A map of the school should be simple to follow and should have visual cues for the essential places in the building. I draw the map that I provide for my students. Later in the year, I offer students in my class the opportunity to improve upon my design. They often do, and it is a wonderful exercise in cartography! The map that I draw has the major areas: cafeteria, restrooms, playground, nurse’s office, computer lab, gym, music, and art rooms labeled with pictures. The pictures that I use are taken from clip art. Visit http://school.discovery.com/clipart/ for clip art ideas.

Quick assessments allow you to quickly determine your new student’s comfort level in the school setting. Seasoned teachers know that assumptions about a student’s background can quickly backfire and cause a lot of valuable instruction and classroom bonding time to be lost. Therefore, if you select some quick assessments that provide you with a general picture of your new student, then you will be much more prepared for the unexpected. When choosing assessments, you should consider the attainable goal. I choose the word “attainable,” because it is important to understand that this assessment is by no means comprehensive, nor complete. My main goal is to understand how comfortable my students are with being in a school environment, fully recognizing that not all school environments are the same. The assessment I give provides a place for the student to write her name and the date. (Again, I have a model paper that shows how this is done.) I will look for his or her ability to copy form, or on a higher level, interpret what I have done and transfer it to the native language, or the current date, which is always posted in the class. Next, I have four different boxes with pictures, which provide a prompt for a writing sample in the native language. Most of my new ESL students come from Mexico, so the conventions resemble English. I look for command over punctuation and capital letters. Many times I find that my new ESL students have neither. If the new ESL student comes from a different part of the world, then try to find someone to help you get a handle on their level of command of their native language. If you want to understand what a new student wrote, then you can also go to http://babelfish.altavista.com for a free translation in several different languages.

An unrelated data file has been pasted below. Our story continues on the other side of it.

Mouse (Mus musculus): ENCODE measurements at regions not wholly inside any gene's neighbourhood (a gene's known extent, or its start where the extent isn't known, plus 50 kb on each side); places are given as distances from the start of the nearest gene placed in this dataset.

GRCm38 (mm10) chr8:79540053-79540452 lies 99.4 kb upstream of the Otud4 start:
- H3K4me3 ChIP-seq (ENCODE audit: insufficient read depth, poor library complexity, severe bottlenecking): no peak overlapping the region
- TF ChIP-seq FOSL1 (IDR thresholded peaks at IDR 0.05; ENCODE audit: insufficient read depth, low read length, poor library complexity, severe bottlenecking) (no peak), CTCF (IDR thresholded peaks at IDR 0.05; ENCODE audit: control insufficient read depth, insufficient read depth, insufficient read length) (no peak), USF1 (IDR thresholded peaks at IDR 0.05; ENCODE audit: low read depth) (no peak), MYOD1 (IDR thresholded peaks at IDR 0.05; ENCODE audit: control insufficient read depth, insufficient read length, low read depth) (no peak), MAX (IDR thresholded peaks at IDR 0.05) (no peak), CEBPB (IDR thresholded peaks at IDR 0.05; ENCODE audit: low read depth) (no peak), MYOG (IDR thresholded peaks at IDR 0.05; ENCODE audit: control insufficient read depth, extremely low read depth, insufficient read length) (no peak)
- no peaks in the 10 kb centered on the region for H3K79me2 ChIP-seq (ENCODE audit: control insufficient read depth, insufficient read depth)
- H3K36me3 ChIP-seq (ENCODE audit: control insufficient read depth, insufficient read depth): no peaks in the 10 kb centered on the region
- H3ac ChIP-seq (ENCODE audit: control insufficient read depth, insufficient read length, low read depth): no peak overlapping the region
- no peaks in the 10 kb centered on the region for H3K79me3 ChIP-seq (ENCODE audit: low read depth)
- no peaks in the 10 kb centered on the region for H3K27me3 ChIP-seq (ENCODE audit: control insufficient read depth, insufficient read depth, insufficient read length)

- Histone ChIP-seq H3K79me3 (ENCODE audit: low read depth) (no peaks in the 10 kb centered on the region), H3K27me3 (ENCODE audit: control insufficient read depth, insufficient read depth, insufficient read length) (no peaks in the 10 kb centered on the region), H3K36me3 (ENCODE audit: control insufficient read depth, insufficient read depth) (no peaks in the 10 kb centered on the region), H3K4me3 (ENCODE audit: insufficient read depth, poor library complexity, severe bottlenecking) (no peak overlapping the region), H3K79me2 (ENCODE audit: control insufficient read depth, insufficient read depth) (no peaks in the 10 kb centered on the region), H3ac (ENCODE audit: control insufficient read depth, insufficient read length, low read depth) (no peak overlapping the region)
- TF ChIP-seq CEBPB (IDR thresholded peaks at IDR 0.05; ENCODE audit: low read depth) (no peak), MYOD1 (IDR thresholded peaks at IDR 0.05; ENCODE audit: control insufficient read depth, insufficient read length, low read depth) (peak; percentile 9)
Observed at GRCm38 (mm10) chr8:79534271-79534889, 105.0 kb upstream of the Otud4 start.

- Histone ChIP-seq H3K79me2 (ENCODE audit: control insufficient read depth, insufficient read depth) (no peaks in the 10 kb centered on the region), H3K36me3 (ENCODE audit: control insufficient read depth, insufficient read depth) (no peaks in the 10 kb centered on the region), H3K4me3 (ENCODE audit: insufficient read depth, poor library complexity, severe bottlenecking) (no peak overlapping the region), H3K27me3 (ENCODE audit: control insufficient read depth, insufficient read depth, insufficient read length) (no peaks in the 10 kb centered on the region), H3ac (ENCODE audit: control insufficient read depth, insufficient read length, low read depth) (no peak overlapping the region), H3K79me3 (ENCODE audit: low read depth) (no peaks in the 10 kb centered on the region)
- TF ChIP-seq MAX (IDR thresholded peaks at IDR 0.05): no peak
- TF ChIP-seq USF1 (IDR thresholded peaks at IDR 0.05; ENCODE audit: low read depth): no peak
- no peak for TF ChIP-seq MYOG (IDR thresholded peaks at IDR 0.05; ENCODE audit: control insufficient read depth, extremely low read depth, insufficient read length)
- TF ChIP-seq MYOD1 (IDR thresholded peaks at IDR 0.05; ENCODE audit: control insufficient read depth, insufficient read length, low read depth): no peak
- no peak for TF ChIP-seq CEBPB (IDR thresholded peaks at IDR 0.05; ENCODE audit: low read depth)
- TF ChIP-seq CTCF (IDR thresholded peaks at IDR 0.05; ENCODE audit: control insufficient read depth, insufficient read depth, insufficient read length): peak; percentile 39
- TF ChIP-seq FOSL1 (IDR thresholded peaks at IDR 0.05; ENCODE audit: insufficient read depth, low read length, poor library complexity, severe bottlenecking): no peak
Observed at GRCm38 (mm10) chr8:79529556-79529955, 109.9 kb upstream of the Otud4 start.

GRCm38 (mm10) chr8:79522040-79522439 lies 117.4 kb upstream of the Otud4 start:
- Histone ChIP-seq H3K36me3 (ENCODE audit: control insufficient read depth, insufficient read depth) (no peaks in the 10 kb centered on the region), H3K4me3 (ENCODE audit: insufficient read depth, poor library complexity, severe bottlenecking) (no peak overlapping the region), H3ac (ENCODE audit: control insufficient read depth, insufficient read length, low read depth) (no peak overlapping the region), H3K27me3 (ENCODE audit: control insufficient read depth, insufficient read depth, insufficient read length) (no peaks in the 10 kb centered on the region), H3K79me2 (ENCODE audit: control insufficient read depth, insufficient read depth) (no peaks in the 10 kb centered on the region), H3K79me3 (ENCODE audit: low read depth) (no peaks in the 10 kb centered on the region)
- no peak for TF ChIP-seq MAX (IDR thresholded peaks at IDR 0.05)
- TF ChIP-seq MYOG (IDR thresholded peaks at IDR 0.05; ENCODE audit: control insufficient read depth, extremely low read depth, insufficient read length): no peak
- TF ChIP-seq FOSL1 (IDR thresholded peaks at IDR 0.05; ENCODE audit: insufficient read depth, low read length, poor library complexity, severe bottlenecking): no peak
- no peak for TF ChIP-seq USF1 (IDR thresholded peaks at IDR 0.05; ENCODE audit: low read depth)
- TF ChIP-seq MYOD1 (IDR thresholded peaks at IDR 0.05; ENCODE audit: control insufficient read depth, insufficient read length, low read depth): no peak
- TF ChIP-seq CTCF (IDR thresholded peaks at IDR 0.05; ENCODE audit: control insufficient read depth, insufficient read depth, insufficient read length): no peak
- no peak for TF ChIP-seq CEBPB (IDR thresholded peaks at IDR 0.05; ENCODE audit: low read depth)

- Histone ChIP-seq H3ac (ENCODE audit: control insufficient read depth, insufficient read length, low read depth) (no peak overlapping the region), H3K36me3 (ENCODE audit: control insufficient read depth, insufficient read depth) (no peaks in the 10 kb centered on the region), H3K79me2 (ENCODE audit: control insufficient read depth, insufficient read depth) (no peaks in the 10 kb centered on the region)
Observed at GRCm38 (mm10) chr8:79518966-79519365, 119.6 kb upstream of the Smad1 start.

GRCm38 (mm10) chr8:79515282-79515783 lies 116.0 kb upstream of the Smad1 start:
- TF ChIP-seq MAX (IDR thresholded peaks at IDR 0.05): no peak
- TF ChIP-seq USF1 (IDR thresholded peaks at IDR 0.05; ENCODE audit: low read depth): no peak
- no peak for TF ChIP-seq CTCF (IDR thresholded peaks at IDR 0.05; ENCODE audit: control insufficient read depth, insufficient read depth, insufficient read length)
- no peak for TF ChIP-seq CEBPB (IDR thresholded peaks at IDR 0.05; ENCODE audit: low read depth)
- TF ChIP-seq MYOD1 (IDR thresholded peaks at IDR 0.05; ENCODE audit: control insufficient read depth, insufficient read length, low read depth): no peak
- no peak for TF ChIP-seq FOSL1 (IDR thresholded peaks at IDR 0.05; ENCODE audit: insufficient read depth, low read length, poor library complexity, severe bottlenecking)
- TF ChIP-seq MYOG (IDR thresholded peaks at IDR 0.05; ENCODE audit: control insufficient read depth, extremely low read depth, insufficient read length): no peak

Finally, provide yourself with a checklist that helps you keep track of the new student. Teachers have many ways of setting their students on the path to success. These ways include portfolios, formal assessments, workshop folders, lab notebooks, etc. If you have a list to check off when you have completed the “intake” process with a new student you will find yourself a lot more organized and happy.

A final word on newcomers: Treat them as if you are thrilled that they are choosing to have you as a teacher and to be a part of your classroom community. Every child has a story to tell and every student has a knowledge base from which every member of your class can benefit. Listen to them and invite them into your world of learning with open arms. Even if the student does not speak English, she has so much to offer if you will take the opportunity to make her feel welcome into your classroom.

Questions or comments? E-mail Tobey.